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Doyens Flying V - Avis Dean Guitars V 79

Dean guitars was started in the mid 70s buy a guy named Dean Zelinsky. They are known for their radical shapes. Dean had the idea that the more spread out the wood on your guitar is the better it would sound. They are also known for their V profile necks. The V profile necks fit the radical motif of having radical shapes on their guitars. The V is up there with the ML for most common Dean model. The 79 V model is based off of the specs of what the V would have been in 1979. The guitar has a mahogany body and a flamed maple top. It has a mahogany neck with set neck construction. The neck is the Gibson scale lenght. It has a 22 fret rosewood fretboard with jumbo frets. This model was a stop tail and it had a tune-o-matic bridge and a string through stop tail piece similar to that of a 58 or 59 model flying v. It comes with two Dean pickups and each one has its own volume knob along with a master tone knob. There is a 3 way toggle switch to switch between the pickups with. On top of the radical headstock there are grover tuners.

UTILIZATION

The V design provides great upper fret access naturally. The set neck design means there is a bit of a heel at the neck joint but on this model it is not bad. The V shape might be hard for some people to play sitting down. You may have to play in a classical position with the guitar in your lap if you are playing while sitting down. Some models have a strip of rubber to add more traction to the bottom of the guitar, making it easier to play while sitting down. Standing up the shape gives the guitar perfect balance. The input jack is kind of in a bad place if you are use to wrapping it through your guitar strap.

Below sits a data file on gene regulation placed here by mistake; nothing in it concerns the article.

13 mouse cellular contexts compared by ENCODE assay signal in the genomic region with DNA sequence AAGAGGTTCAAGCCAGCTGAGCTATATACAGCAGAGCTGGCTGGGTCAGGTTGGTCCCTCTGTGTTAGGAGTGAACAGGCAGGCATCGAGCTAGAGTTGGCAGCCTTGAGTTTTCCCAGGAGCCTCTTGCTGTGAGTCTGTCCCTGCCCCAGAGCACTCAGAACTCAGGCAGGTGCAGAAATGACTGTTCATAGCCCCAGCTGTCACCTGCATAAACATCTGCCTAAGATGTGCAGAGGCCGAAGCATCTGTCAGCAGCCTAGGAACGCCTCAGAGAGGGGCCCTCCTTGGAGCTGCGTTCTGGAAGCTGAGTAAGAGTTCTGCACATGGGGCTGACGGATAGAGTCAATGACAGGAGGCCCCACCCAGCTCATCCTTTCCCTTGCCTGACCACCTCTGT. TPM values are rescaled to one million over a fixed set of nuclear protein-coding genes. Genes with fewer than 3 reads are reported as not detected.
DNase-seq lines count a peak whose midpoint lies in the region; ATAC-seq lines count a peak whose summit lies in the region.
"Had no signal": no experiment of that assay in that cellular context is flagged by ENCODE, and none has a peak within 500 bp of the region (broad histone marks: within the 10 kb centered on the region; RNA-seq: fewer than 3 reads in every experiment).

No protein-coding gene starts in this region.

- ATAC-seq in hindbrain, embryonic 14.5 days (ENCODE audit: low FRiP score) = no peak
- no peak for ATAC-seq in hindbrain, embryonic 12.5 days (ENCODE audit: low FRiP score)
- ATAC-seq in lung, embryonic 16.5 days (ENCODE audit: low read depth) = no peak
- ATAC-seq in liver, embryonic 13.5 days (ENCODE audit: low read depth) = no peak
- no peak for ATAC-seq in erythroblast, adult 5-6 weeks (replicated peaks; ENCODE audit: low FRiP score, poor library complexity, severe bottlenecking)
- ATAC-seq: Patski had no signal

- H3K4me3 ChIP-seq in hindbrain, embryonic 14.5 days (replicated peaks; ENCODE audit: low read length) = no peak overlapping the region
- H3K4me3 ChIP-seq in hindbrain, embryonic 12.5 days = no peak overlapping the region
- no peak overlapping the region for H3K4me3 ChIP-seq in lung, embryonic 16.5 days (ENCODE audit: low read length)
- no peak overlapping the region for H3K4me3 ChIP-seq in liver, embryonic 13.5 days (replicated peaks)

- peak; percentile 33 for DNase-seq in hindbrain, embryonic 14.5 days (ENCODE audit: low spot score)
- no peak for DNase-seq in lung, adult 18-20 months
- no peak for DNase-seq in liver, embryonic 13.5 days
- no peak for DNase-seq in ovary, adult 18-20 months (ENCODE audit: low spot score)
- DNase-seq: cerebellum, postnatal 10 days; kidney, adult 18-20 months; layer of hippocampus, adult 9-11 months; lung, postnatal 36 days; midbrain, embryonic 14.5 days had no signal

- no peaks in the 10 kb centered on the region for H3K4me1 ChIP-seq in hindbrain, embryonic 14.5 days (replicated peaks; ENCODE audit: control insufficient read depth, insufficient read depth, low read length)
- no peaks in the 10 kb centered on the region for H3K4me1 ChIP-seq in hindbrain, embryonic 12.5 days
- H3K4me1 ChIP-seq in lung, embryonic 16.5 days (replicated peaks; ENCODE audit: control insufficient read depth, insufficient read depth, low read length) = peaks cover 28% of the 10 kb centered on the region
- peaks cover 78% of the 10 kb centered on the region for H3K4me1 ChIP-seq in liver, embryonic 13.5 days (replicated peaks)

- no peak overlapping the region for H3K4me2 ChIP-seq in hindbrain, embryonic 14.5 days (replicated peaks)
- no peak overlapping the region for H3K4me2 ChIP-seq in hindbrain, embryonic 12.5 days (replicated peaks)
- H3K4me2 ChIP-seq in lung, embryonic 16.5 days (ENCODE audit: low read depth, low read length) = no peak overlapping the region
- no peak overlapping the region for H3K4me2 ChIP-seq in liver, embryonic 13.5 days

SOUNDS

The maple top adds some crispness to the chunk of the mahogany body. The stock pickups are pretty hot but they are not that great. The neck pickup you can kinda get the smooth neck pickup lead tone but it gets really muddy really fast. With the bridge position you get nice grit going but it can also get muddy. This is a problem with cheap high output pickups they tend to muddy up the sound quickly. If you want to really open this guitar up you can throw in some Dimarzios or Seymour Duncans like an sh1 sh4 set or something.

OVERALL OPINION

Not many people play Deans anymore. They have radical looks and people who like them tend to really like Deans. They are good guitars overall. The quality on these made in Korea models is pretty good. They say Korea is the new Japan and I guess that is true. If you are looking for a flying V thats something different and a bit cheaper than a Gibson this Dean is a good option.